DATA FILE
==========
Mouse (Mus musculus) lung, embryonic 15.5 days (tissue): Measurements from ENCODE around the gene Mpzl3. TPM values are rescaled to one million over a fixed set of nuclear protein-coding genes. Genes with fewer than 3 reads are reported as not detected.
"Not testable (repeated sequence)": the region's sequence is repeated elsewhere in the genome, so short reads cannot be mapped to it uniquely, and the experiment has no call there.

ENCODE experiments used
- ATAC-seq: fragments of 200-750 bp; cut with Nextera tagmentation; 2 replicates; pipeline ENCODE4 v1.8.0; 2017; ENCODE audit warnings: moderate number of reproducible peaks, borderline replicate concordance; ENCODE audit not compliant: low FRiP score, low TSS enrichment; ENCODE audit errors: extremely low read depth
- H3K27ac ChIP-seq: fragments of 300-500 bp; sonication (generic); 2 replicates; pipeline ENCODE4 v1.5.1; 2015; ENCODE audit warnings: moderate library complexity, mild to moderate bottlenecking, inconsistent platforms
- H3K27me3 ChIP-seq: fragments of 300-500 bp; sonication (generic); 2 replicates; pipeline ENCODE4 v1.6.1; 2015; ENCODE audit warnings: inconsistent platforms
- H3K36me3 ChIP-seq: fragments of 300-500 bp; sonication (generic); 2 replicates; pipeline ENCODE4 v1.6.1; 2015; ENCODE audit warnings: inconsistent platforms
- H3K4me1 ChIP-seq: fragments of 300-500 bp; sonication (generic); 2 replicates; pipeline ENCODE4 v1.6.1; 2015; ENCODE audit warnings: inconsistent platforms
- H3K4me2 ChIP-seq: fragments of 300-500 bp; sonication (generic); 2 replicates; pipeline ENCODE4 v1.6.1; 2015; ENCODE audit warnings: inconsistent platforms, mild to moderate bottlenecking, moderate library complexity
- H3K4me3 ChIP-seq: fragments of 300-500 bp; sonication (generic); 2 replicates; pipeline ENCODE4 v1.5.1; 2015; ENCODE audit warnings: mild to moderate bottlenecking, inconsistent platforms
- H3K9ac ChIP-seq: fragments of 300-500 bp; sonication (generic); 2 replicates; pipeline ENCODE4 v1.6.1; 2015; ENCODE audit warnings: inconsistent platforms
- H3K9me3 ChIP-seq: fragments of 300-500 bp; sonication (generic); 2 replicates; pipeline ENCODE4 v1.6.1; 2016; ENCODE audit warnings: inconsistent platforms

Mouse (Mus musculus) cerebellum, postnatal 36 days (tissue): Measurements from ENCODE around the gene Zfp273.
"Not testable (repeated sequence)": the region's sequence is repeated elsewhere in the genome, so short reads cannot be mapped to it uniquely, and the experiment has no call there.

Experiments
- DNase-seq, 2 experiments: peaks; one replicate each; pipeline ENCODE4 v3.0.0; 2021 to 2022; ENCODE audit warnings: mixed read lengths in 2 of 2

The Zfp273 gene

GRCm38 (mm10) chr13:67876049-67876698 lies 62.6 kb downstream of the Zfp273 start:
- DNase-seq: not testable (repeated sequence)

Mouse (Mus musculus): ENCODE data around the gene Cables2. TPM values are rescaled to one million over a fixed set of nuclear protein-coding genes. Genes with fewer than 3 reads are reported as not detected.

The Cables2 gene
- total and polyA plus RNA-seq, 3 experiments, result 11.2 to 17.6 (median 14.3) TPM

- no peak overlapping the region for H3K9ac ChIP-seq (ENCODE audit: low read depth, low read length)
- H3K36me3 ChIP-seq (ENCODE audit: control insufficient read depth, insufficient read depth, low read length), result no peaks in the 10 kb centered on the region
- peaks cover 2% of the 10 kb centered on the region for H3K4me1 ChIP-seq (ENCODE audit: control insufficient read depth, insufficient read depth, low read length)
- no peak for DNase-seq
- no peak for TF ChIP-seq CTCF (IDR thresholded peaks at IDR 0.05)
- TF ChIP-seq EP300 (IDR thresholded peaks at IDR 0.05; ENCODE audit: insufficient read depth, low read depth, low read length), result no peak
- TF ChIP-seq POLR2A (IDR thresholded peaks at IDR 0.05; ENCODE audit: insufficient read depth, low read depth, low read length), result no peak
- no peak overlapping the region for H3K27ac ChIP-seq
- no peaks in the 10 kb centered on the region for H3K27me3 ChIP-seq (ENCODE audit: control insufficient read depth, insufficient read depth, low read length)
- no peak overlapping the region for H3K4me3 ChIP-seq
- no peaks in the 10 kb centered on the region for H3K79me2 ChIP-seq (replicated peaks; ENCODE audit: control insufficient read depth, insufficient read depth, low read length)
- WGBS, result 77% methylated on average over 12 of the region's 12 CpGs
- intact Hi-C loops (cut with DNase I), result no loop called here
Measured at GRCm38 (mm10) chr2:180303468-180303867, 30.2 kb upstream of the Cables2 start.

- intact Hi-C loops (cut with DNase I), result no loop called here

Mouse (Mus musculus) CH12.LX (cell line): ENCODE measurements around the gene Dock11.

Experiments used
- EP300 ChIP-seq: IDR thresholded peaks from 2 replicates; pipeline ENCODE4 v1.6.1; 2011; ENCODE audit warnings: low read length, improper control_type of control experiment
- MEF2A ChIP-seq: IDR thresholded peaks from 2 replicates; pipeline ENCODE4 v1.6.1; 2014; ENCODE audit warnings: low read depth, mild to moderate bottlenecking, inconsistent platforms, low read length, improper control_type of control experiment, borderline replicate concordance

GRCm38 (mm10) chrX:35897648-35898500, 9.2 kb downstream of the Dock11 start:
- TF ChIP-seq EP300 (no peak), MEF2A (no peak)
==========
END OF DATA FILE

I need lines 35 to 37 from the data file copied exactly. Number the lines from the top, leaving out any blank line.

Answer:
- intact Hi-C loops (cut with DNase I), result no loop called here
Measured at GRCm38 (mm10) chr2:180303468-180303867, 30.2 kb upstream of the Cables2 start.

- intact Hi-C loops (cut with DNase I), result no loop called here